What we know so far about J&J booster shots
New data from Johnson & Johnson shows promise, but the results haven't been reviewed yet by the CDC or FDA.
Johnson & Johnson just released new data about a booster shot regimen for their single-dose vaccine, including important initial efficacy stats. The FDA and CDC have yet to evaluate this information, and there are still plenty of questions unanswered, but here is what we know right now.
Do I need a booster if I got the J&J shot?
You are still protected against COVID-19 with just that first shot, but new evidence released directly from J&J indicates that a second booster shot protects you a whole lot more. A first dose had a recorded 75 percent efficacy rate of protection against severe/critical COVID-19 globally, but after a second dose, this efficacy extends to moderate symptomatic cases, too. If you have reason to suspect you had a depressed immune system response to your first shot, perhaps as an elderly or immunocompromised individual, getting a second dose can only help.
How much does a booster shot of J&J help?
The data we have currently is still preliminary, and based solely on J&J’s press release. Based on that information, it seems that the efficacy of a two-dose regimen—with the second shot given 56 days after the first—rises to 94 percent against moderate to severe/critical COVID-19 and 75 percent worldwide. However, it’s worth noting that the participants were followed for around 36 days each, versus the roughly four months used for the initial trial. More time would likely yield more COVID cases.
It’s also unclear how the timing of the second dose might impact the efficacy. Booster shots given to study participants six months after their initial dose prompted a much greater increase in antibody levels than did boosters given two months after the first, which could suggest that waiting longer could yield better results. But it’s not clear how much antibody levels relate to protection against disease.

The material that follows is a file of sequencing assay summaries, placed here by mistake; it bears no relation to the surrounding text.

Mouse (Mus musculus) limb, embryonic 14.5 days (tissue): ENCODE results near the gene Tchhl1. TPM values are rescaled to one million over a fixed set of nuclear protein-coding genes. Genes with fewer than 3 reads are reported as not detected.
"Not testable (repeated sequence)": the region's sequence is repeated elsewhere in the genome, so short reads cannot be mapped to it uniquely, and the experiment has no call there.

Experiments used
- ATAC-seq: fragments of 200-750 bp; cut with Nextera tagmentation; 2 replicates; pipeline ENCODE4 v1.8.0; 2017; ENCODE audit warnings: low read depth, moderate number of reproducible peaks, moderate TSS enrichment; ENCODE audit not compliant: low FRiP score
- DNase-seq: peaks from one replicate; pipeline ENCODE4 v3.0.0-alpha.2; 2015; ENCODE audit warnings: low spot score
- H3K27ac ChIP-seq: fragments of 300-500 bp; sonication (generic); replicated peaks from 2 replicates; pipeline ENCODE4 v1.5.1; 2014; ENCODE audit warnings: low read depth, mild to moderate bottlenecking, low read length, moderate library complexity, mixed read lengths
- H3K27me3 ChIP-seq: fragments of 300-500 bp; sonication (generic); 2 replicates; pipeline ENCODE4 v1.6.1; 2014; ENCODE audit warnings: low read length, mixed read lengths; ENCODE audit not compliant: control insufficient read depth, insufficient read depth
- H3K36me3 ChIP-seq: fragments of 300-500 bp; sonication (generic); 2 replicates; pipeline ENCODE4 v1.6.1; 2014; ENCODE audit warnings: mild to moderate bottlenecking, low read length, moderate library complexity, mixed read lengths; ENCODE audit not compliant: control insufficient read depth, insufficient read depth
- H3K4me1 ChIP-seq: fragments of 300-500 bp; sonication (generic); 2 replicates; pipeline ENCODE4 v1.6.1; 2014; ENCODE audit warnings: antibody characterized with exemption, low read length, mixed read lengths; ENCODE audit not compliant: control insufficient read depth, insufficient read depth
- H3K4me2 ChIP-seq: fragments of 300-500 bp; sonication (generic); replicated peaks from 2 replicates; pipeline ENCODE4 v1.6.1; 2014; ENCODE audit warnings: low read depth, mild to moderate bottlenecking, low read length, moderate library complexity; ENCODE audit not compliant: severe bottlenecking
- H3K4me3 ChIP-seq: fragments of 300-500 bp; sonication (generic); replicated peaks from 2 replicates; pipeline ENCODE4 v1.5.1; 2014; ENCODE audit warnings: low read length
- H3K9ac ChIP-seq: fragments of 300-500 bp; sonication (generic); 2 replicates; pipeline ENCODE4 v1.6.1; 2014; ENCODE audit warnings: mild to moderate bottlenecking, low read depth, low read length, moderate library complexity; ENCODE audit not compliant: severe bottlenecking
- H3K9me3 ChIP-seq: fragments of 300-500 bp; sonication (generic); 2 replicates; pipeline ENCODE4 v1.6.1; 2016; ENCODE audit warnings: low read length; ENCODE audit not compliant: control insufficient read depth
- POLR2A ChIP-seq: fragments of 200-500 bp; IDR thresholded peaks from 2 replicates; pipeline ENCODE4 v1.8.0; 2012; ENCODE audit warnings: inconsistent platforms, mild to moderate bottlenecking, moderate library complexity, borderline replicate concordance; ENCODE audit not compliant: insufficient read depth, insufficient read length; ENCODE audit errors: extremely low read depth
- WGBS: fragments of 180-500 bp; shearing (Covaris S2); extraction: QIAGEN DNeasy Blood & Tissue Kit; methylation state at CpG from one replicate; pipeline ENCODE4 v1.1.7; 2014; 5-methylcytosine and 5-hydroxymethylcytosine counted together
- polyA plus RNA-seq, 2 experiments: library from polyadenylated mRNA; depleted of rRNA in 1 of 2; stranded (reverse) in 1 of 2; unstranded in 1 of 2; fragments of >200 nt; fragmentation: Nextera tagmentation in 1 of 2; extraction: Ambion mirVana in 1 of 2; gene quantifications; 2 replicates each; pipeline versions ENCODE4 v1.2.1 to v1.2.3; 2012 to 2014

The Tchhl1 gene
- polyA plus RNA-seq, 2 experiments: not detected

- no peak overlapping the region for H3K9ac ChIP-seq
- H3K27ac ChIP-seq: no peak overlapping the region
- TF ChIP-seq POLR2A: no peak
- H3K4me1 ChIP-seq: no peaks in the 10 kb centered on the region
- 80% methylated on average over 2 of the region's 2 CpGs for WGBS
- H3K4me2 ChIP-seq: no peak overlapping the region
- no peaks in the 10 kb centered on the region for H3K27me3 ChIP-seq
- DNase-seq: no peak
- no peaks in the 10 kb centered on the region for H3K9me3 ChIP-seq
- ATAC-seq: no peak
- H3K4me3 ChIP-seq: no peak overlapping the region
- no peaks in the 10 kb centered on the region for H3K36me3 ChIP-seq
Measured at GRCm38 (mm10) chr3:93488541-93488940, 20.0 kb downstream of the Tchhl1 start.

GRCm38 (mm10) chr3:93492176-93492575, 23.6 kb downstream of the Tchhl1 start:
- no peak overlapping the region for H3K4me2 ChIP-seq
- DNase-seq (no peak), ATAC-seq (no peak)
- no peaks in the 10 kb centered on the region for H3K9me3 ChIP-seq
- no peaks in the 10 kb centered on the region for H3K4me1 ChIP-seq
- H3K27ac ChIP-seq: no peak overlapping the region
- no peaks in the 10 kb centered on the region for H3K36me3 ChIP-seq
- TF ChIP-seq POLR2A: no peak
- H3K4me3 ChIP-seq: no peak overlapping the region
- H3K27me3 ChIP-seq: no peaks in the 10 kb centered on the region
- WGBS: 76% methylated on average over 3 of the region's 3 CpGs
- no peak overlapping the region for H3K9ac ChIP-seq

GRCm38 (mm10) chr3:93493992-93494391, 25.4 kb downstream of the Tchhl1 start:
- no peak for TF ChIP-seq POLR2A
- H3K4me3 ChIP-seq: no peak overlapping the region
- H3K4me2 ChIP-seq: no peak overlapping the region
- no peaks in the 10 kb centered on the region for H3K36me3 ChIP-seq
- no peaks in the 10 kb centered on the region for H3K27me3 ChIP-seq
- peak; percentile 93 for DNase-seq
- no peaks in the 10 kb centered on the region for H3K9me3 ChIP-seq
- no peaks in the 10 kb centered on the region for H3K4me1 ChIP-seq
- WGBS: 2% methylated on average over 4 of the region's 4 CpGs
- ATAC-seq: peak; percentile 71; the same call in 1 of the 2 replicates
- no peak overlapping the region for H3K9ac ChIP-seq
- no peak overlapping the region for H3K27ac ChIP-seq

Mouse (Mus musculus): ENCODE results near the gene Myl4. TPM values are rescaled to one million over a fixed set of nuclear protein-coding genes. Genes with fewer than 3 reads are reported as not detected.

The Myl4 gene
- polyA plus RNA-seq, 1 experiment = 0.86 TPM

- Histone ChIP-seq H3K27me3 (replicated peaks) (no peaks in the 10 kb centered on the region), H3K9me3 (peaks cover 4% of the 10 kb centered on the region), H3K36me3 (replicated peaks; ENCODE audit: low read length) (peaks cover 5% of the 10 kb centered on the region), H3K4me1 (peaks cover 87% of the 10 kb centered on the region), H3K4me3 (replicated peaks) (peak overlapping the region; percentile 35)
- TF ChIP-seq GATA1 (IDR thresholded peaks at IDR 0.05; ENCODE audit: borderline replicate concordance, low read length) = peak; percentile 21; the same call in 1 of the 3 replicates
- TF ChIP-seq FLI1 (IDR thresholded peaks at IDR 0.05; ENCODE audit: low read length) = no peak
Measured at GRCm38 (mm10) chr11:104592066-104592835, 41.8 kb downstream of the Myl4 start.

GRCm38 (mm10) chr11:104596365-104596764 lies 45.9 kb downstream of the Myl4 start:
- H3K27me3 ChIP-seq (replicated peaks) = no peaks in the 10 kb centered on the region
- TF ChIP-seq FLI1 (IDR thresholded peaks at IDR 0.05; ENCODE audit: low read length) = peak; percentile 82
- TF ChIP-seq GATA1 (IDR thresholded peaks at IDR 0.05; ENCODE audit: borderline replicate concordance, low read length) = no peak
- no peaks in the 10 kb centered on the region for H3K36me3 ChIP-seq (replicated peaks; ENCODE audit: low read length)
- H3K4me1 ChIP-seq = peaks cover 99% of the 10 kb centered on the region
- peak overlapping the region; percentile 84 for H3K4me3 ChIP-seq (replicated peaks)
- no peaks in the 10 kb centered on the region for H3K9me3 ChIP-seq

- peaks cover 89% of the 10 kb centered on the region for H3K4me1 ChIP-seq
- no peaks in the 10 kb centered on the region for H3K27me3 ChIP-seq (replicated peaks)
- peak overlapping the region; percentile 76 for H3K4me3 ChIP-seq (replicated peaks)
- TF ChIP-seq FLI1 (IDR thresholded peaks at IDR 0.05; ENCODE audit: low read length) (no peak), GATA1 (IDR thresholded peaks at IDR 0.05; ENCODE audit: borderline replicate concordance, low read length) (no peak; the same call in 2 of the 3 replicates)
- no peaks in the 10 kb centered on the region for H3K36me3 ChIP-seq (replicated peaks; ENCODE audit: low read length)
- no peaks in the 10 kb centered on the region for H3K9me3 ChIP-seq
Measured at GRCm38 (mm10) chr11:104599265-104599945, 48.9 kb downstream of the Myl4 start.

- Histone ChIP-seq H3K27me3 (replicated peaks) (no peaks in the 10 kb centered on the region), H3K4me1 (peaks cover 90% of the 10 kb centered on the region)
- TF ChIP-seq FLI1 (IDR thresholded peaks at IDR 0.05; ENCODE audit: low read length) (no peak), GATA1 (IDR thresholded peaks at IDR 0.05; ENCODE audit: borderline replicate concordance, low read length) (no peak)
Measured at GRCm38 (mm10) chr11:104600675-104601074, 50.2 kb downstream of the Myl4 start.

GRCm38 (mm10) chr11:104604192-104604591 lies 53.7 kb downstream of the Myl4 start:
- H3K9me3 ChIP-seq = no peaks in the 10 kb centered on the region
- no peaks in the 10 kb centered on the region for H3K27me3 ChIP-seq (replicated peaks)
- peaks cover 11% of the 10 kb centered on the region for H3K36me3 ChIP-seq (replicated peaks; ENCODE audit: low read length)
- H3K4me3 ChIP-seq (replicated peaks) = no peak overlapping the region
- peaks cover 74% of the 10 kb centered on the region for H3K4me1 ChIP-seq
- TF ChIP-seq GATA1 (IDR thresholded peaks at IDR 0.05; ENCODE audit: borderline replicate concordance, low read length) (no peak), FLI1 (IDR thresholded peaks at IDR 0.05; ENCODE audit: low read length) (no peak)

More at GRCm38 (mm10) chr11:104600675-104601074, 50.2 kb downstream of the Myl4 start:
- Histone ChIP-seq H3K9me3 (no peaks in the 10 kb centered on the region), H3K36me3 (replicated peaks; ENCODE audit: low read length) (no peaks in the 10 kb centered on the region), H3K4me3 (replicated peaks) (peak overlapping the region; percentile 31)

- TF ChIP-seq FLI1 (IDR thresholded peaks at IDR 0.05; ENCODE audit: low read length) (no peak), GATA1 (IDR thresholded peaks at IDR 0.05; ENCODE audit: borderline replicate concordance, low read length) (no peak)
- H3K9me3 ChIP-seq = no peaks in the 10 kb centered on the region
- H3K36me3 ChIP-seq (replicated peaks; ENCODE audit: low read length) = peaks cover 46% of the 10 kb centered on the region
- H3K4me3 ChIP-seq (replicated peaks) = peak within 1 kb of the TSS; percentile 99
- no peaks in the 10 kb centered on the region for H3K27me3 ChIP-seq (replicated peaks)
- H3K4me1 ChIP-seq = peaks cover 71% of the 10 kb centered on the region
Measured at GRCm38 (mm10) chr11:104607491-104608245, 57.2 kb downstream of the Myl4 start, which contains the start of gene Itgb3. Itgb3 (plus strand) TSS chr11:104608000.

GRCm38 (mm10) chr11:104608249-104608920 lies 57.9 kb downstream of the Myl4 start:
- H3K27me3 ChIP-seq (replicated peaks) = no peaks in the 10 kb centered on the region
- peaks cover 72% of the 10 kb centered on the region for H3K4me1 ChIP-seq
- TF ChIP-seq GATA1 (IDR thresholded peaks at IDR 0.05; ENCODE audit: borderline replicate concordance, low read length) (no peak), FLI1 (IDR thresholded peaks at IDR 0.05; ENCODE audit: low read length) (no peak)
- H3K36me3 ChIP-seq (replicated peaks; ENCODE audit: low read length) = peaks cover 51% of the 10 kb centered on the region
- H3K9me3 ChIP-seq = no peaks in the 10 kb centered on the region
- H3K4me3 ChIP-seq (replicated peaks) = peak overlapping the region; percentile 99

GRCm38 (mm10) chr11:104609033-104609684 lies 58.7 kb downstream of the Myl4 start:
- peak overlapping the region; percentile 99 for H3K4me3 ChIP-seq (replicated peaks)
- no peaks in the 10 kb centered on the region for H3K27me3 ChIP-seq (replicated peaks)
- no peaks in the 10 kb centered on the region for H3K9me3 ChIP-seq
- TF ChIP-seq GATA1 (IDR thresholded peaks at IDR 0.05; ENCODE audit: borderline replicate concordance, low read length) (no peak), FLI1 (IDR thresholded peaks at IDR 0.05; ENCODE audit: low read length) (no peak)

What if I don’t want a booster shot?
The first dose of the J&J vaccine is still 74 percent effective against severe COVID-19 cases and 89 percent against hospitalizations. This protection has yet to wane, according to J&J data, but officials expect that a booster shot should still extend the protection beyond what they’d expect from a single dose. You are definitely better equipped to fight off COVID-19 with just one dose than with no vaccine at all, though, so you’ve already contributed by getting that initial shot.
Is a second shot as safe as the first?
The J&J vaccine continues to have the same safety profile as before, and a second dose produced no more negative responses than did the first. The booster has the same minor potential side effects as the first dose, including pain or redness at injection sight, swollen lymph nodes, ears ringing, and nausea. There’s no information as of yet about the rare blood clot issue associated with the J&J shot in the spring, nor about the exceedingly rare Guillain-Barré syndrome cases linked in July.
Does my age affect my response to the booster?
Whatever your age is, a booster dose should increase your protection against contracting COVID-19. Older folks tend to have less robust immune responses, simply because their immune systems aren’t as strong anymore. In J&J’s study, though, everyone’s antibody levels increased by four to six times if received after two months, and by a factor of 12 after six months, regardless of age. Whether that translates to a better overall immune response (antibodies are not the only component of immunity) is not yet clear.
How long should I wait to get a booster shot?
Since the CDC and FDA have yet to evaluate J&J’s findings, no one should be receiving a booster shot just yet. Once they assess the data and if it is approved, they will decide on a recommended timeline.